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Another fact is that button outlines were often altered when replacing an old neck. So an assymetrical button joint is often the result of an assymetrical new neck heel or an off-centred mortise and not necassarily indicating something about the bottom joint.

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I'd be very curious to see what the outcome of a dendrochronological analysis would be. It looks like good wood and should produce an excellent result. With that in mind, the cross-matches that come from it could be highly informative. I wouldn't be sceptical of it in the least. 

I agree with the general sentiments here. One thing I would say is that 345mm (or thereabouts) is a regular measurement found in English violins of the seventeenth century. The problem with them is that I know of about ten famous 17th century English makers through documents for whom no work whatsoever is known. Furthermore, I think in this early period, you can often see traits that cross over a variety of countries. Christopher Wise's work is remarkably similar to both Tielke in Hamburg and that in turn seems quite similar to Groblicz and Dankwart in Poland and Lithuania.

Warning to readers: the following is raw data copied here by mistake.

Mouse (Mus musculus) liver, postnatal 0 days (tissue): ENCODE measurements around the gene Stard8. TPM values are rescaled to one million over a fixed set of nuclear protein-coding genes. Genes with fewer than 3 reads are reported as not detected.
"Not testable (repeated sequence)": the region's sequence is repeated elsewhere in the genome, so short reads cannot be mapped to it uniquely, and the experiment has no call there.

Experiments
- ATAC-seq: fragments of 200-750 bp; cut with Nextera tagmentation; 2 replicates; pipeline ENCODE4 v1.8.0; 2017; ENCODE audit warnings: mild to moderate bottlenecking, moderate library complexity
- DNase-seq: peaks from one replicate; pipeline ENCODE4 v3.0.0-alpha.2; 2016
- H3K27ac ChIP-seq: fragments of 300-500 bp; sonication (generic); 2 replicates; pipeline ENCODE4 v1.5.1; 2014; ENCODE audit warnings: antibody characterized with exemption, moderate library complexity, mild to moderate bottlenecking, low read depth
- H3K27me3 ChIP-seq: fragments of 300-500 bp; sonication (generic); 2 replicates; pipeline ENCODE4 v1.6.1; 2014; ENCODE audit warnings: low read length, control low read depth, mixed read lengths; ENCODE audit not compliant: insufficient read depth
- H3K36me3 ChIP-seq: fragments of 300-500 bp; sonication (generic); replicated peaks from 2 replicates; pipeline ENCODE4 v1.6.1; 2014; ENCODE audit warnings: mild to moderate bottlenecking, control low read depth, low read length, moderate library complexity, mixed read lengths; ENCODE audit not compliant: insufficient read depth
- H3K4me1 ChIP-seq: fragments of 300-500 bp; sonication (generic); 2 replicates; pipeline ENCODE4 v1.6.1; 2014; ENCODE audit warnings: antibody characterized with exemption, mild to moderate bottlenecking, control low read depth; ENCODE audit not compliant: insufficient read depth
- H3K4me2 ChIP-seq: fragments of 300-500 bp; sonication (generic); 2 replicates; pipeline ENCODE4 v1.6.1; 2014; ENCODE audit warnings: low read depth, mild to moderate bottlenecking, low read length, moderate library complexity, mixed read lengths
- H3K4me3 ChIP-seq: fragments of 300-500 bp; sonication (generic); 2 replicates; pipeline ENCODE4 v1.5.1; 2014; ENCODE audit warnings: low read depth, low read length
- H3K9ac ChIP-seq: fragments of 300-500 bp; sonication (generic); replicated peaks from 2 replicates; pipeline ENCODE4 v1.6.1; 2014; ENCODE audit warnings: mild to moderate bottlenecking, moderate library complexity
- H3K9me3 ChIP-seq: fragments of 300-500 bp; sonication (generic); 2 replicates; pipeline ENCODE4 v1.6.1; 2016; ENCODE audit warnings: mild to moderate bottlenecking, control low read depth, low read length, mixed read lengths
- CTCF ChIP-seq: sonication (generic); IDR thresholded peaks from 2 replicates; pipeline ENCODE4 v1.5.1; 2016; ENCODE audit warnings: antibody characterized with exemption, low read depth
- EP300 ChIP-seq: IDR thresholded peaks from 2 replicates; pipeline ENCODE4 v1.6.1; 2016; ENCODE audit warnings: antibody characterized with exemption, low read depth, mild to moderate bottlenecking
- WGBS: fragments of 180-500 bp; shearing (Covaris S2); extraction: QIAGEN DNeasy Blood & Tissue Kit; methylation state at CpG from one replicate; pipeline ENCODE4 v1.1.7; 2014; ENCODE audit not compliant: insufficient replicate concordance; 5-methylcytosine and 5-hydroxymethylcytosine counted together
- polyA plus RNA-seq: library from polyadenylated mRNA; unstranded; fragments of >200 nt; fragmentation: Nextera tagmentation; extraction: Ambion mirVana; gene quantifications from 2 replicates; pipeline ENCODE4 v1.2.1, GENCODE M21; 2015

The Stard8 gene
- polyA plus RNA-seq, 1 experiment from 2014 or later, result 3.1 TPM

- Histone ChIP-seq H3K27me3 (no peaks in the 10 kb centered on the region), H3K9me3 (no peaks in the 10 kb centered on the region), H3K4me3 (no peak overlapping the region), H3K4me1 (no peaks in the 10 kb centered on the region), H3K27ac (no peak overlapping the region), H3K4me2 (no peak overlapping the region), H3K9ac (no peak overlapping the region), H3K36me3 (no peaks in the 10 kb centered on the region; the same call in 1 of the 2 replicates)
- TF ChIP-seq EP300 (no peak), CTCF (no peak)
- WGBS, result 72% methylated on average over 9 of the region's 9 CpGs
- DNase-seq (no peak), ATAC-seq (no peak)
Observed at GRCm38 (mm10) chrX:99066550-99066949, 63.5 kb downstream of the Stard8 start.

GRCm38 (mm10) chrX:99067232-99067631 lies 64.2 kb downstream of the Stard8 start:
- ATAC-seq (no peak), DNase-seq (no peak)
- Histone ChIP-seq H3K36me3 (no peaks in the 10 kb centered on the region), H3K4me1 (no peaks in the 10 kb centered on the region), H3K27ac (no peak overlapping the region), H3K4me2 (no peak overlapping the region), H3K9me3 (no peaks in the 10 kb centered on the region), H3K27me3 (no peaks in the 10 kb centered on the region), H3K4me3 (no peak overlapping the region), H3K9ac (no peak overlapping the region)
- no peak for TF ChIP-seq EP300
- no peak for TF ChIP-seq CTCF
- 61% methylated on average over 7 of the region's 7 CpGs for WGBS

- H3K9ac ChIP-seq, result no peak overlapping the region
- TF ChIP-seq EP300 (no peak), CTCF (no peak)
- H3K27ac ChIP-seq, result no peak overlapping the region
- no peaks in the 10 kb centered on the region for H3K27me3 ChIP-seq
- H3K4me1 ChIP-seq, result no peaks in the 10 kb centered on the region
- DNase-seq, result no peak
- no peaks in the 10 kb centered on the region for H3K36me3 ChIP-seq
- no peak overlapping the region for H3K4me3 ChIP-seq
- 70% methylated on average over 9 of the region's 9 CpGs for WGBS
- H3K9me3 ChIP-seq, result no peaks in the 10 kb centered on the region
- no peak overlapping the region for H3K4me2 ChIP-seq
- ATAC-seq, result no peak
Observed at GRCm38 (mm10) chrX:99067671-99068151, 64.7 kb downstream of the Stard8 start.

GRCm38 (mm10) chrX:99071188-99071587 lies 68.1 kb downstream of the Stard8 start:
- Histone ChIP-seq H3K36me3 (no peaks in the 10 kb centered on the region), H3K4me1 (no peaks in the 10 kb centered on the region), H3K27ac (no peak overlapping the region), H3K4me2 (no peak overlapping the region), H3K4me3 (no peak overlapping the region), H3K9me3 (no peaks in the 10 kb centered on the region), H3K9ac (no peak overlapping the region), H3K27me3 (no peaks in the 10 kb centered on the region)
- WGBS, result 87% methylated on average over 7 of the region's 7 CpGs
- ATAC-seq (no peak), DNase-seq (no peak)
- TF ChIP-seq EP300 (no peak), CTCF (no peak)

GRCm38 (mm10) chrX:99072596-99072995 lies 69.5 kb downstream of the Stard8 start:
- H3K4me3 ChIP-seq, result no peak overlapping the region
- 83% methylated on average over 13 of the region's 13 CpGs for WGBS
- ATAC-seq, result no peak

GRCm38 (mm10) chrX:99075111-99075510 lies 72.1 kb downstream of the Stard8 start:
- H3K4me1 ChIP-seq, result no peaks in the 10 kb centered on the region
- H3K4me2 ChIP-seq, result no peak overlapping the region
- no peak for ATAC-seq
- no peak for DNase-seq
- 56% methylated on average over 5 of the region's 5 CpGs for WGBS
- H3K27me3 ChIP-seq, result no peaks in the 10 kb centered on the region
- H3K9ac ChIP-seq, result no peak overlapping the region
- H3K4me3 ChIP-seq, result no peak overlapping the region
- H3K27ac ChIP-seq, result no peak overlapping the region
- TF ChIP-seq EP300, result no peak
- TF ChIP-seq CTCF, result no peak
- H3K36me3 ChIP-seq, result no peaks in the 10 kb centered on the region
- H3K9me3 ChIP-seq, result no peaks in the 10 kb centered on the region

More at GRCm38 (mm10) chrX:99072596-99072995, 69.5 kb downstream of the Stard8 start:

I keep telling people that "I don't know" can mean two different things, it can mean exactly that, or that I know exactly which city, decade and pub the maker drank in, just not which of them. 

Enjoy! :)

 

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4 hours ago, Ben Hebbert said:

I'd be very curious to see what the outcome of a dendrochronological analysis would be. It looks like good wood and should produce an excellent result. With that in mind, the cross-matches that come from it could be highly informative. I wouldn't be sceptical of it in the least.